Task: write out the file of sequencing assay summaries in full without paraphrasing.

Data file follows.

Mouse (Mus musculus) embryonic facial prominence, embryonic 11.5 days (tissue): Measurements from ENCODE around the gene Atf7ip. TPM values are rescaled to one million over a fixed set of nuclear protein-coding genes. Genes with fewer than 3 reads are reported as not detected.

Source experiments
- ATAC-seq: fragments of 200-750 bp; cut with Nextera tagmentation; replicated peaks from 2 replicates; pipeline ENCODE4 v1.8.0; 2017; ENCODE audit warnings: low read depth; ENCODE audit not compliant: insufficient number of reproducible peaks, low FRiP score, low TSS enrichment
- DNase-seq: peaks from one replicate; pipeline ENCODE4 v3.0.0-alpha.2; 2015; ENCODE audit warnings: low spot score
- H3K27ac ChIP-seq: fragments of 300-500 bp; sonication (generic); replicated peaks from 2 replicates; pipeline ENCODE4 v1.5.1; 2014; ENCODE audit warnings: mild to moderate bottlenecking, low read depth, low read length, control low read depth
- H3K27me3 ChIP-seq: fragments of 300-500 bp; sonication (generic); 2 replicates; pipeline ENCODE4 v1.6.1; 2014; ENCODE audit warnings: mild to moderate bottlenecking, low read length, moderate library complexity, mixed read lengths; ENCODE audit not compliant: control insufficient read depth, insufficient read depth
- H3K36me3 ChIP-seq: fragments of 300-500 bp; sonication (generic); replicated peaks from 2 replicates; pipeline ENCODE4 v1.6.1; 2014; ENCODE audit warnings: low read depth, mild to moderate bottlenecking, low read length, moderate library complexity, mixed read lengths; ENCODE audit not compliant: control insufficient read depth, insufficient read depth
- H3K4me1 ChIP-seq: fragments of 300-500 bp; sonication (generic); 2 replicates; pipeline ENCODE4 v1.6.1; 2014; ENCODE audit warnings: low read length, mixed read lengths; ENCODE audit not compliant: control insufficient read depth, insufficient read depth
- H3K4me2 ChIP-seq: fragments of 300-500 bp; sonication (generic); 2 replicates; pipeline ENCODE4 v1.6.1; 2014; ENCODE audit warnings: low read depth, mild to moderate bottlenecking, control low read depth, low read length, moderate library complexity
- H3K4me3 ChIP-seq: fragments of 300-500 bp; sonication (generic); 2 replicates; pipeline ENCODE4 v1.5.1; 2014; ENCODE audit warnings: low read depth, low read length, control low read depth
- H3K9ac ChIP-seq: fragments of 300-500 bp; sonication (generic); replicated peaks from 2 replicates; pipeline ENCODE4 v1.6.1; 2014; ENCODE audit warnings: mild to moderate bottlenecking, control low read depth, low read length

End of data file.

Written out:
Mouse (Mus musculus) embryonic facial prominence, embryonic 11.5 days (tissue): Measurements from ENCODE around the gene Atf7ip. TPM values are rescaled to one million over a fixed set of nuclear protein-coding genes. Genes with fewer than 3 reads are reported as not detected.

Source experiments
- ATAC-seq: fragments of 200-750 bp; cut with Nextera tagmentation; replicated peaks from 2 replicates; pipeline ENCODE4 v1.8.0; 2017; ENCODE audit warnings: low read depth; ENCODE audit not compliant: insufficient number of reproducible peaks, low FRiP score, low TSS enrichment
- DNase-seq: peaks from one replicate; pipeline ENCODE4 v3.0.0-alpha.2; 2015; ENCODE audit warnings: low spot score
- H3K27ac ChIP-seq: fragments of 300-500 bp; sonication (generic); replicated peaks from 2 replicates; pipeline ENCODE4 v1.5.1; 2014; ENCODE audit warnings: mild to moderate bottlenecking, low read depth, low read length, control low read depth
- H3K27me3 ChIP-seq: fragments of 300-500 bp; sonication (generic); 2 replicates; pipeline ENCODE4 v1.6.1; 2014; ENCODE audit warnings: mild to moderate bottlenecking, low read length, moderate library complexity, mixed read lengths; ENCODE audit not compliant: control insufficient read depth, insufficient read depth
- H3K36me3 ChIP-seq: fragments of 300-500 bp; sonication (generic); replicated peaks from 2 replicates; pipeline ENCODE4 v1.6.1; 2014; ENCODE audit warnings: low read depth, mild to moderate bottlenecking, low read length, moderate library complexity, mixed read lengths; ENCODE audit not compliant: control insufficient read depth, insufficient read depth
- H3K4me1 ChIP-seq: fragments of 300-500 bp; sonication (generic); 2 replicates; pipeline ENCODE4 v1.6.1; 2014; ENCODE audit warnings: low read length, mixed read lengths; ENCODE audit not compliant: control insufficient read depth, insufficient read depth
- H3K4me2 ChIP-seq: fragments of 300-500 bp; sonication (generic); 2 replicates; pipeline ENCODE4 v1.6.1; 2014; ENCODE audit warnings: low read depth, mild to moderate bottlenecking, control low read depth, low read length, moderate library complexity
- H3K4me3 ChIP-seq: fragments of 300-500 bp; sonication (generic); 2 replicates; pipeline ENCODE4 v1.5.1; 2014; ENCODE audit warnings: low read depth, low read length, control low read depth
- H3K9ac ChIP-seq: fragments of 300-500 bp; sonication (generic); replicated peaks from 2 replicates; pipeline ENCODE4 v1.6.1; 2014; ENCODE audit warnings: mild to moderate bottlenecking, control low read depth, low read length